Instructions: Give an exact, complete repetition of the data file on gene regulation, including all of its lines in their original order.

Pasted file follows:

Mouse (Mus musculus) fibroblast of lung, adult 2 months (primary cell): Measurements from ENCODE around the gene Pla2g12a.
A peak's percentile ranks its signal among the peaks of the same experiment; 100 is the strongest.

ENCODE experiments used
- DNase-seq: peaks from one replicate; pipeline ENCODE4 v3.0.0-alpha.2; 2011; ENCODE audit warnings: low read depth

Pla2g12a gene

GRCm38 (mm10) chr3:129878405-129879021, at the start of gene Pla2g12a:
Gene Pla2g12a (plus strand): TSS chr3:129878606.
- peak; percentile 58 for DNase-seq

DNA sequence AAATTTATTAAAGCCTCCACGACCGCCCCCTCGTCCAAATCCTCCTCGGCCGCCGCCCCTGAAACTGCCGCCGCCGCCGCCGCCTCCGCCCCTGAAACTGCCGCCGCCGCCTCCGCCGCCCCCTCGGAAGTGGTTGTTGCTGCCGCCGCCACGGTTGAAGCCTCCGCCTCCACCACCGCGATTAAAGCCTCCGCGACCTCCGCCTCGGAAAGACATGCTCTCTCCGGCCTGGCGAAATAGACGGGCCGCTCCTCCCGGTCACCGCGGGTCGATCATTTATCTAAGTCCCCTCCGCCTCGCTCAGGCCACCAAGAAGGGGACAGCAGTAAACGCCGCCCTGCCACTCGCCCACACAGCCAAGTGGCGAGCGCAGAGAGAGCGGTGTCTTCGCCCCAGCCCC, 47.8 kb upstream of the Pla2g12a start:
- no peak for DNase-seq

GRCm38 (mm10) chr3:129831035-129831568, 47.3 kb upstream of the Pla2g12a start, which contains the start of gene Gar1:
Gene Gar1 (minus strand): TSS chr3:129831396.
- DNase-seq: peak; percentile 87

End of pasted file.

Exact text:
Mouse (Mus musculus) fibroblast of lung, adult 2 months (primary cell): Measurements from ENCODE around the gene Pla2g12a.
A peak's percentile ranks its signal among the peaks of the same experiment; 100 is the strongest.

ENCODE experiments used
- DNase-seq: peaks from one replicate; pipeline ENCODE4 v3.0.0-alpha.2; 2011; ENCODE audit warnings: low read depth

Pla2g12a gene

GRCm38 (mm10) chr3:129878405-129879021, at the start of gene Pla2g12a:
Gene Pla2g12a (plus strand): TSS chr3:129878606.
- peak; percentile 58 for DNase-seq

DNA sequence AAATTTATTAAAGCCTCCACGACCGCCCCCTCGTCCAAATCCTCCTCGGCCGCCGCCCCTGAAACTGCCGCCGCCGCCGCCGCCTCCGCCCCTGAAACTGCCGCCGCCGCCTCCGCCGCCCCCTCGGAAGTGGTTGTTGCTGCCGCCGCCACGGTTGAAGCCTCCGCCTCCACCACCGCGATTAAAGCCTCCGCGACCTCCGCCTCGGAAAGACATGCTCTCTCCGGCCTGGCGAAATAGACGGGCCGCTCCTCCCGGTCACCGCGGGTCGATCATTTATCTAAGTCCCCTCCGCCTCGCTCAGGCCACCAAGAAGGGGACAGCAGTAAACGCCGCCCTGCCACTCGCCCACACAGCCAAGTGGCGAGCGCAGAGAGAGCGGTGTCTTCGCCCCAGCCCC, 47.8 kb upstream of the Pla2g12a start:
- no peak for DNase-seq

GRCm38 (mm10) chr3:129831035-129831568, 47.3 kb upstream of the Pla2g12a start, which contains the start of gene Gar1:
Gene Gar1 (minus strand): TSS chr3:129831396.
- DNase-seq: peak; percentile 87